It's already being called the "iPocalypse." Many early purchasers of the new iPhone 3G are unable to activate their phones through iTunes because the activation servers are overwhelmed. Similar problems are being reported with U.S. activations of AT&T service and U.K. activations through O2. The problems with the activation servers have become the story of the day, transforming iPhone mania into one of the most public crunch-time operational failures imaginable. Here are some of the headlines on major tech news sites:
- Launch woes turn iPhone Parousia into activation apocalypse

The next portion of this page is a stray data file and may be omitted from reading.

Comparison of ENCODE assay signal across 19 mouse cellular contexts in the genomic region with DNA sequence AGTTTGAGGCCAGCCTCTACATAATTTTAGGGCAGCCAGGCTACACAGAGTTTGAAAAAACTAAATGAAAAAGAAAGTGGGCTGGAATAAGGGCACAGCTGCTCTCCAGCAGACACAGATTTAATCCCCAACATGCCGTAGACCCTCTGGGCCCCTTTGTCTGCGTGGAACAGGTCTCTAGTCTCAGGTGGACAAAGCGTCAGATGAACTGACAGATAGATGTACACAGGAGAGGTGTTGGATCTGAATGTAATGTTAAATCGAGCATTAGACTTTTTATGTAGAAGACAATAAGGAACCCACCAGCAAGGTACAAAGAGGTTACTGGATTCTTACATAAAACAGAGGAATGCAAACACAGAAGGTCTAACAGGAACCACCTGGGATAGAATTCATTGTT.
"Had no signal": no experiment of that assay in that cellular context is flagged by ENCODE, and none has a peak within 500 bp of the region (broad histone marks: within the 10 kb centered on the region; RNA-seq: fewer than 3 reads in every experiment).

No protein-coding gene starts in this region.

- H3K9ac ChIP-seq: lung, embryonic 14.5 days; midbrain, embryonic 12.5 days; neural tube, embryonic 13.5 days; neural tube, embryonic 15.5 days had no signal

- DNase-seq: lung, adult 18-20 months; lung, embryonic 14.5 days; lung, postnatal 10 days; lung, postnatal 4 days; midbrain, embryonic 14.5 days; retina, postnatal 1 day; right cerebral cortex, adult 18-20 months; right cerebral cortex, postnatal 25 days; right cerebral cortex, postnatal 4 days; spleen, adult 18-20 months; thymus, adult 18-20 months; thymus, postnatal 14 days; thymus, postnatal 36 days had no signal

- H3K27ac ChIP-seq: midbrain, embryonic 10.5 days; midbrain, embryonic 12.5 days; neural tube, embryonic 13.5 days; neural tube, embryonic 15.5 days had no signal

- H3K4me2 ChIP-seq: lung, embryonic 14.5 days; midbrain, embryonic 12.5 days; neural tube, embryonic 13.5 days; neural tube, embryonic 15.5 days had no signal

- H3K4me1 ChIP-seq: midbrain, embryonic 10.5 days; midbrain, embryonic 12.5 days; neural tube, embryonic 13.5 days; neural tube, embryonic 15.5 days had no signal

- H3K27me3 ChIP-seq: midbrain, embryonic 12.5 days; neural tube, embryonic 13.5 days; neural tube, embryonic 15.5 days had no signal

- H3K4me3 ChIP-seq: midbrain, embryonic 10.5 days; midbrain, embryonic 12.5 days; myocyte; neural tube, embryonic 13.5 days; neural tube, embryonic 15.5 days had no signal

- Activation server crashes slow lines, frustrates iPhone buyers
- Epic Fail: Six Million iBricks ... and Growing
Clearly not what Apple had in mind. But how could Apple not have foreseen the activation logjam and prepared its infrastructure to handle the volume? A message we heard over and over at recent conferences like Velocity and Structure 08 is that scaling to handle the huge traffic spikes faced by today's popular online services requires both expertise and equipment.
So how does Apple manage this high-profile gaffe? Their response will provide yet another case study in how a major tech company seeks to retain trust amid a massively frustrating user experience. Check out this morning's post, Dealing With Downtime, to read about how lessons learned from uptime struggles at other firms.